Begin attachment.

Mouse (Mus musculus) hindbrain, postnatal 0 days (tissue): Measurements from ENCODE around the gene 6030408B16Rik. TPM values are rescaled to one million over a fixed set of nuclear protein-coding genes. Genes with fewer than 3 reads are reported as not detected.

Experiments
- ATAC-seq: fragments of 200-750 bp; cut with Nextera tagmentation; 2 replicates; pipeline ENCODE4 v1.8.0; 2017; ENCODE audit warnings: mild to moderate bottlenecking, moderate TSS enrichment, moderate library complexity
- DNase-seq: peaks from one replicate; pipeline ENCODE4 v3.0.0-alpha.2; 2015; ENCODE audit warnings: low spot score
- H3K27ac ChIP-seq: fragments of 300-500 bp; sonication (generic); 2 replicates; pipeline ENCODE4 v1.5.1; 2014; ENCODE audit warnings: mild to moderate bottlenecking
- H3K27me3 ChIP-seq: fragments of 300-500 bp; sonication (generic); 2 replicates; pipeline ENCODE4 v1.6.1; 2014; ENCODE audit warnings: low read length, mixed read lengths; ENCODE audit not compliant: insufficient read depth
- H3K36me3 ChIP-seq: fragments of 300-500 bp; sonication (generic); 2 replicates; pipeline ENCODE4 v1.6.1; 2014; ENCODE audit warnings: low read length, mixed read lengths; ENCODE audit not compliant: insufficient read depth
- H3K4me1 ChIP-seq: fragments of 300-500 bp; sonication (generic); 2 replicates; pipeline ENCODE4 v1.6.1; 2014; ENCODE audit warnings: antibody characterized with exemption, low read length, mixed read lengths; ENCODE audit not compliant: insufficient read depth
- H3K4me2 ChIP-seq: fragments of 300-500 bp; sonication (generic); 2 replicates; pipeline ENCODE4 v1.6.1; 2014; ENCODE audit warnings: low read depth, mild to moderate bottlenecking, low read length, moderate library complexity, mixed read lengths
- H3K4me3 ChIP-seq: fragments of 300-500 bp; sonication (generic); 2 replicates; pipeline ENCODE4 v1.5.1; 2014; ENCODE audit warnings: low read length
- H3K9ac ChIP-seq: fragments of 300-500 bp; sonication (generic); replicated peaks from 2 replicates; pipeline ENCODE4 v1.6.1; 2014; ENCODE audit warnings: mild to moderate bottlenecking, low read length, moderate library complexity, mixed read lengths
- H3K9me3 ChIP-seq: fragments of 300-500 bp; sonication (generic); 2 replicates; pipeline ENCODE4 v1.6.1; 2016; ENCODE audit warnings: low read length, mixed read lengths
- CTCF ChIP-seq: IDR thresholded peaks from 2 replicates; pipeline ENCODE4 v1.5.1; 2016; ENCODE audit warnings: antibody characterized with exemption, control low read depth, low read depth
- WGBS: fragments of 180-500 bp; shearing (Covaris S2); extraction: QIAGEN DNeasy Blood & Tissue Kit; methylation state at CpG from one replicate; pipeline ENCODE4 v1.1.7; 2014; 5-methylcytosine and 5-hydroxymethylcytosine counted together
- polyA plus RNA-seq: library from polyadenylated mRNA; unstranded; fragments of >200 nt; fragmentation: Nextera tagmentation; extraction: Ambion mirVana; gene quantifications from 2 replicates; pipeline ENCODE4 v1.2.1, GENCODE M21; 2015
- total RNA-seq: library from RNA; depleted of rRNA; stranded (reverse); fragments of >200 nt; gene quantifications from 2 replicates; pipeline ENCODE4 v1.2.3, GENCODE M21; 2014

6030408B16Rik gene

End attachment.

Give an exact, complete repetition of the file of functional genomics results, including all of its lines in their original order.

Mouse (Mus musculus) hindbrain, postnatal 0 days (tissue): Measurements from ENCODE around the gene 6030408B16Rik. TPM values are rescaled to one million over a fixed set of nuclear protein-coding genes. Genes with fewer than 3 reads are reported as not detected.

Experiments
- ATAC-seq: fragments of 200-750 bp; cut with Nextera tagmentation; 2 replicates; pipeline ENCODE4 v1.8.0; 2017; ENCODE audit warnings: mild to moderate bottlenecking, moderate TSS enrichment, moderate library complexity
- DNase-seq: peaks from one replicate; pipeline ENCODE4 v3.0.0-alpha.2; 2015; ENCODE audit warnings: low spot score
- H3K27ac ChIP-seq: fragments of 300-500 bp; sonication (generic); 2 replicates; pipeline ENCODE4 v1.5.1; 2014; ENCODE audit warnings: mild to moderate bottlenecking
- H3K27me3 ChIP-seq: fragments of 300-500 bp; sonication (generic); 2 replicates; pipeline ENCODE4 v1.6.1; 2014; ENCODE audit warnings: low read length, mixed read lengths; ENCODE audit not compliant: insufficient read depth
- H3K36me3 ChIP-seq: fragments of 300-500 bp; sonication (generic); 2 replicates; pipeline ENCODE4 v1.6.1; 2014; ENCODE audit warnings: low read length, mixed read lengths; ENCODE audit not compliant: insufficient read depth
- H3K4me1 ChIP-seq: fragments of 300-500 bp; sonication (generic); 2 replicates; pipeline ENCODE4 v1.6.1; 2014; ENCODE audit warnings: antibody characterized with exemption, low read length, mixed read lengths; ENCODE audit not compliant: insufficient read depth
- H3K4me2 ChIP-seq: fragments of 300-500 bp; sonication (generic); 2 replicates; pipeline ENCODE4 v1.6.1; 2014; ENCODE audit warnings: low read depth, mild to moderate bottlenecking, low read length, moderate library complexity, mixed read lengths
- H3K4me3 ChIP-seq: fragments of 300-500 bp; sonication (generic); 2 replicates; pipeline ENCODE4 v1.5.1; 2014; ENCODE audit warnings: low read length
- H3K9ac ChIP-seq: fragments of 300-500 bp; sonication (generic); replicated peaks from 2 replicates; pipeline ENCODE4 v1.6.1; 2014; ENCODE audit warnings: mild to moderate bottlenecking, low read length, moderate library complexity, mixed read lengths
- H3K9me3 ChIP-seq: fragments of 300-500 bp; sonication (generic); 2 replicates; pipeline ENCODE4 v1.6.1; 2016; ENCODE audit warnings: low read length, mixed read lengths
- CTCF ChIP-seq: IDR thresholded peaks from 2 replicates; pipeline ENCODE4 v1.5.1; 2016; ENCODE audit warnings: antibody characterized with exemption, control low read depth, low read depth
- WGBS: fragments of 180-500 bp; shearing (Covaris S2); extraction: QIAGEN DNeasy Blood & Tissue Kit; methylation state at CpG from one replicate; pipeline ENCODE4 v1.1.7; 2014; 5-methylcytosine and 5-hydroxymethylcytosine counted together
- polyA plus RNA-seq: library from polyadenylated mRNA; unstranded; fragments of >200 nt; fragmentation: Nextera tagmentation; extraction: Ambion mirVana; gene quantifications from 2 replicates; pipeline ENCODE4 v1.2.1, GENCODE M21; 2015
- total RNA-seq: library from RNA; depleted of rRNA; stranded (reverse); fragments of >200 nt; gene quantifications from 2 replicates; pipeline ENCODE4 v1.2.3, GENCODE M21; 2014

6030408B16Rik gene